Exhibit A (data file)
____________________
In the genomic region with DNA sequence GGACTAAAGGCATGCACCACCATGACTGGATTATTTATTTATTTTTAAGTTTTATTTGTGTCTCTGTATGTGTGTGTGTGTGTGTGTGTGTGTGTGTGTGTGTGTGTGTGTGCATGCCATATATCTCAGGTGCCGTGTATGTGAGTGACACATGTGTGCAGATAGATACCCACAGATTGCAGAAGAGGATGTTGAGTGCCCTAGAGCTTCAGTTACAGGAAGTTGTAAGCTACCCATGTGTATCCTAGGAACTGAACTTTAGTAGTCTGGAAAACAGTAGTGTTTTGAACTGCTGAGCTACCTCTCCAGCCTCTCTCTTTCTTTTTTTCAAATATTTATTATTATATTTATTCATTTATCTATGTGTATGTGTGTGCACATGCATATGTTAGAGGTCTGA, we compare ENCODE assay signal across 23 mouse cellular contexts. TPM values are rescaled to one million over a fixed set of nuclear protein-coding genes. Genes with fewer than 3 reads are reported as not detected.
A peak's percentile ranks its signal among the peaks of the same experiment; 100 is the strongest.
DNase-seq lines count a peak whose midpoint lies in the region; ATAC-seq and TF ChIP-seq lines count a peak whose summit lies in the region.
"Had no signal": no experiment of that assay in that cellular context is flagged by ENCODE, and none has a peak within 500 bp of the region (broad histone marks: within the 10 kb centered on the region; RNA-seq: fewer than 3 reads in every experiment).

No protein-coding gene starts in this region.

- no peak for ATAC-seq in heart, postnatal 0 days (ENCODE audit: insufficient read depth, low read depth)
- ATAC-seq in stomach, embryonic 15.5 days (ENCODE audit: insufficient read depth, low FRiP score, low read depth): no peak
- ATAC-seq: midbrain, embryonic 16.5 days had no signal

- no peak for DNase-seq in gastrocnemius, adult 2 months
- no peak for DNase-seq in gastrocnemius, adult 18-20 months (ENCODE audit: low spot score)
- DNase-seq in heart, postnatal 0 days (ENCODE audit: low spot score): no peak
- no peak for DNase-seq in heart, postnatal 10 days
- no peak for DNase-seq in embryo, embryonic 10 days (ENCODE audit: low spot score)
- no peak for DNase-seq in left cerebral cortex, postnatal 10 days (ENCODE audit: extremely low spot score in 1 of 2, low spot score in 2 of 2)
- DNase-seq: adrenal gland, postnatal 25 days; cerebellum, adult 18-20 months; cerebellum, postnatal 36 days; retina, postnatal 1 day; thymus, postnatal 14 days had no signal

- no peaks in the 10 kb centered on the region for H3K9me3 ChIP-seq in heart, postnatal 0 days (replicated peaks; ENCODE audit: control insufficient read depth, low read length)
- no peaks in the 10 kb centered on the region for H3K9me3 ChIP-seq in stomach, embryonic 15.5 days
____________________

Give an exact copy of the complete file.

In the genomic region with DNA sequence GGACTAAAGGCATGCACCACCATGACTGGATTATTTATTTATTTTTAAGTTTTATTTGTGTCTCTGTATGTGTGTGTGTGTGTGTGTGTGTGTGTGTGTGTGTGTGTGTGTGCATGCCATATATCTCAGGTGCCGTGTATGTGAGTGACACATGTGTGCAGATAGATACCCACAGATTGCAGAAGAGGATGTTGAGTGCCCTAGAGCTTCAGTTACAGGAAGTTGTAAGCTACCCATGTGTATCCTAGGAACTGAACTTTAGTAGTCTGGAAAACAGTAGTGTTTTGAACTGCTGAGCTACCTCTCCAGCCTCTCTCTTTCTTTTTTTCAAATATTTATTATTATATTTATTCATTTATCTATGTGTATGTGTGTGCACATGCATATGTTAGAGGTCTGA, we compare ENCODE assay signal across 23 mouse cellular contexts. TPM values are rescaled to one million over a fixed set of nuclear protein-coding genes. Genes with fewer than 3 reads are reported as not detected.
A peak's percentile ranks its signal among the peaks of the same experiment; 100 is the strongest.
DNase-seq lines count a peak whose midpoint lies in the region; ATAC-seq and TF ChIP-seq lines count a peak whose summit lies in the region.
"Had no signal": no experiment of that assay in that cellular context is flagged by ENCODE, and none has a peak within 500 bp of the region (broad histone marks: within the 10 kb centered on the region; RNA-seq: fewer than 3 reads in every experiment).

No protein-coding gene starts in this region.

- no peak for ATAC-seq in heart, postnatal 0 days (ENCODE audit: insufficient read depth, low read depth)
- ATAC-seq in stomach, embryonic 15.5 days (ENCODE audit: insufficient read depth, low FRiP score, low read depth): no peak
- ATAC-seq: midbrain, embryonic 16.5 days had no signal

- no peak for DNase-seq in gastrocnemius, adult 2 months
- no peak for DNase-seq in gastrocnemius, adult 18-20 months (ENCODE audit: low spot score)
- DNase-seq in heart, postnatal 0 days (ENCODE audit: low spot score): no peak
- no peak for DNase-seq in heart, postnatal 10 days
- no peak for DNase-seq in embryo, embryonic 10 days (ENCODE audit: low spot score)
- no peak for DNase-seq in left cerebral cortex, postnatal 10 days (ENCODE audit: extremely low spot score in 1 of 2, low spot score in 2 of 2)
- DNase-seq: adrenal gland, postnatal 25 days; cerebellum, adult 18-20 months; cerebellum, postnatal 36 days; retina, postnatal 1 day; thymus, postnatal 14 days had no signal

- no peaks in the 10 kb centered on the region for H3K9me3 ChIP-seq in heart, postnatal 0 days (replicated peaks; ENCODE audit: control insufficient read depth, low read length)
- no peaks in the 10 kb centered on the region for H3K9me3 ChIP-seq in stomach, embryonic 15.5 days